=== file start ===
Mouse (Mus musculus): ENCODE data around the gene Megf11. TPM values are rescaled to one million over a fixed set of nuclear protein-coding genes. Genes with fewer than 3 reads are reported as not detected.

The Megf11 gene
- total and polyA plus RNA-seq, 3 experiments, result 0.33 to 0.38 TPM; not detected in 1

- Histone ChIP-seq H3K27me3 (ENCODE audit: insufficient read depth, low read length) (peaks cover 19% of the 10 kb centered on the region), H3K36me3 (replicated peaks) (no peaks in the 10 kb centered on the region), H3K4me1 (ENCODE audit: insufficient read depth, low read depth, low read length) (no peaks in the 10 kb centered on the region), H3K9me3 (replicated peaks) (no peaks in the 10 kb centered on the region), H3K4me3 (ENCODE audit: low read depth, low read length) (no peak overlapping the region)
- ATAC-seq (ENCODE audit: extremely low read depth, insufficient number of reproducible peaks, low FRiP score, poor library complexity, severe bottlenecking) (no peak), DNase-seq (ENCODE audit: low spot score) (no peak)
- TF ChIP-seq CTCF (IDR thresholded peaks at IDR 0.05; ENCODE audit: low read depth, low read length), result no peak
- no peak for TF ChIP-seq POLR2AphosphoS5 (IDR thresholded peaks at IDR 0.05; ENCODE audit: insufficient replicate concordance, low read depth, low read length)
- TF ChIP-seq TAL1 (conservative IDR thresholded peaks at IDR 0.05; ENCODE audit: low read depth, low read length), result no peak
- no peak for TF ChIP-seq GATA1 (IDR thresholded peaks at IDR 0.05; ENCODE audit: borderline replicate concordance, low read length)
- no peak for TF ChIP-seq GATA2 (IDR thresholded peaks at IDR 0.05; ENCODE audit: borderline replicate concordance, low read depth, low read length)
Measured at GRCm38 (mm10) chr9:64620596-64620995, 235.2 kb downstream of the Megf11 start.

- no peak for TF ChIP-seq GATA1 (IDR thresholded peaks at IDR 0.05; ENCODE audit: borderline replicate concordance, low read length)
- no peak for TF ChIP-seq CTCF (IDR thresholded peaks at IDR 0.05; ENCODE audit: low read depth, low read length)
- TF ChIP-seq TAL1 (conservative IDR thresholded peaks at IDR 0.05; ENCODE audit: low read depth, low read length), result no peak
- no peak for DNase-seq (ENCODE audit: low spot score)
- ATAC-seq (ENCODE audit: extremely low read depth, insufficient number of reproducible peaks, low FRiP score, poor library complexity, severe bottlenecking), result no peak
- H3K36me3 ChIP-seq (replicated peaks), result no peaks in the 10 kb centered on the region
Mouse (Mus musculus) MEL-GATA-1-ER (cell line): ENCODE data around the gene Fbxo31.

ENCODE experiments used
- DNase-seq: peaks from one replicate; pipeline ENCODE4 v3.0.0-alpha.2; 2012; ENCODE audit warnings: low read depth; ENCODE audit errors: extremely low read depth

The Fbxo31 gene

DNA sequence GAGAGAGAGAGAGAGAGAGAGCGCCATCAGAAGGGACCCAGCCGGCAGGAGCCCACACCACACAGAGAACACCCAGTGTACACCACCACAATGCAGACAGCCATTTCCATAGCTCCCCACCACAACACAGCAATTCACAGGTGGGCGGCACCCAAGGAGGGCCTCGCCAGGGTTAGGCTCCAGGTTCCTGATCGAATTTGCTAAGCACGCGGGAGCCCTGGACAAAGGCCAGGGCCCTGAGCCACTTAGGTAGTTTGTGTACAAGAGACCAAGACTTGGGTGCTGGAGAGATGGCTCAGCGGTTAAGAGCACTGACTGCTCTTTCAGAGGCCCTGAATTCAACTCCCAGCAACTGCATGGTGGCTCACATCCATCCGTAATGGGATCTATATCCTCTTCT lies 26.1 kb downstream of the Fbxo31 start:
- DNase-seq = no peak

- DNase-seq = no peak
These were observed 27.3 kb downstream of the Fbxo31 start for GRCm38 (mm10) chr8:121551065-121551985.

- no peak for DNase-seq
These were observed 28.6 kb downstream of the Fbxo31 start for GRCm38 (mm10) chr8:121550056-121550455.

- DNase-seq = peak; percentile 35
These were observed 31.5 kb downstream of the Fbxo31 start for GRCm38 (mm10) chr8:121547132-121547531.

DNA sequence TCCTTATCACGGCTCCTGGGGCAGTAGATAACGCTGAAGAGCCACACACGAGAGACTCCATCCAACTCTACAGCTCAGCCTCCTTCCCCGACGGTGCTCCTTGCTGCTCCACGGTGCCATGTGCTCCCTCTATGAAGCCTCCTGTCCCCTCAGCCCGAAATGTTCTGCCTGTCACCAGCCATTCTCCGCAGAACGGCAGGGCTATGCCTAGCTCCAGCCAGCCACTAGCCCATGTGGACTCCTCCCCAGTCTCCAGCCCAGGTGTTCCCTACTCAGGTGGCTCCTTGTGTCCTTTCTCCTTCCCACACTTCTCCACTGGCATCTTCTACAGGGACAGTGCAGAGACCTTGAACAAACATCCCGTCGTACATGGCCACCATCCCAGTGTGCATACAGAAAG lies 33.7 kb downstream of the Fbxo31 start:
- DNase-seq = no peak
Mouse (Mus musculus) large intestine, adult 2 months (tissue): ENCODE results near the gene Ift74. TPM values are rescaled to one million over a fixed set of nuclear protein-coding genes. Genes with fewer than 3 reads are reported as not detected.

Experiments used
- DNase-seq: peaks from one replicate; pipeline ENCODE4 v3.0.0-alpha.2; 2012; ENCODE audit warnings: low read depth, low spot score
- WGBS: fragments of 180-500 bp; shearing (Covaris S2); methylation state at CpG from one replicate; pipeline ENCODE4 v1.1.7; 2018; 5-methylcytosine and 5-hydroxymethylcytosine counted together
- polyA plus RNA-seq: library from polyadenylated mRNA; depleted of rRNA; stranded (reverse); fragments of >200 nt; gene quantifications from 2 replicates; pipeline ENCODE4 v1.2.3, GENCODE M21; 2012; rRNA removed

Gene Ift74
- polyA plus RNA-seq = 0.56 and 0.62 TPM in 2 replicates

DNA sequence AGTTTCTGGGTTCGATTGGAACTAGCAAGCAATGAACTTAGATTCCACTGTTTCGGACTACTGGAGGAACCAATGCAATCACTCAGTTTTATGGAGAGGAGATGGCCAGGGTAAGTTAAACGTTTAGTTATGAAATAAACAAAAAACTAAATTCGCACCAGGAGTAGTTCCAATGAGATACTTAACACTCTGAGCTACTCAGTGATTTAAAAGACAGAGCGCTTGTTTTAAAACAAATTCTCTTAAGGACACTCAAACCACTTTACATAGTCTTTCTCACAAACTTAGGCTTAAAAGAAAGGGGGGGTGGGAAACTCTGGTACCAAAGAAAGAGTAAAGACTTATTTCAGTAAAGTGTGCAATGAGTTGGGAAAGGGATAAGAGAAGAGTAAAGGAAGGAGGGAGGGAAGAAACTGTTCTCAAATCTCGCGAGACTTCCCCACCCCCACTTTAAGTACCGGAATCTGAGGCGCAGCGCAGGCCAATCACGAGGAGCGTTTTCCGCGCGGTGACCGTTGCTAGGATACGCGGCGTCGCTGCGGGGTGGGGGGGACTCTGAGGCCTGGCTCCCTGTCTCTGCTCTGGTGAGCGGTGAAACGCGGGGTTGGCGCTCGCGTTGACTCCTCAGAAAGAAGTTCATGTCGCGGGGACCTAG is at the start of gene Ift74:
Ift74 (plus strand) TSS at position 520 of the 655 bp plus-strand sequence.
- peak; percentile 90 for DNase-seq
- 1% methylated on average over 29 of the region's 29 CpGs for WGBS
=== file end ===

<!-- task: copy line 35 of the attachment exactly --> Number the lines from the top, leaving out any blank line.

- WGBS: fragments of 180-500 bp; shearing (Covaris S2); methylation state at CpG from one replicate; pipeline ENCODE4 v1.1.7; 2018; 5-methylcytosine and 5-hydroxymethylcytosine counted together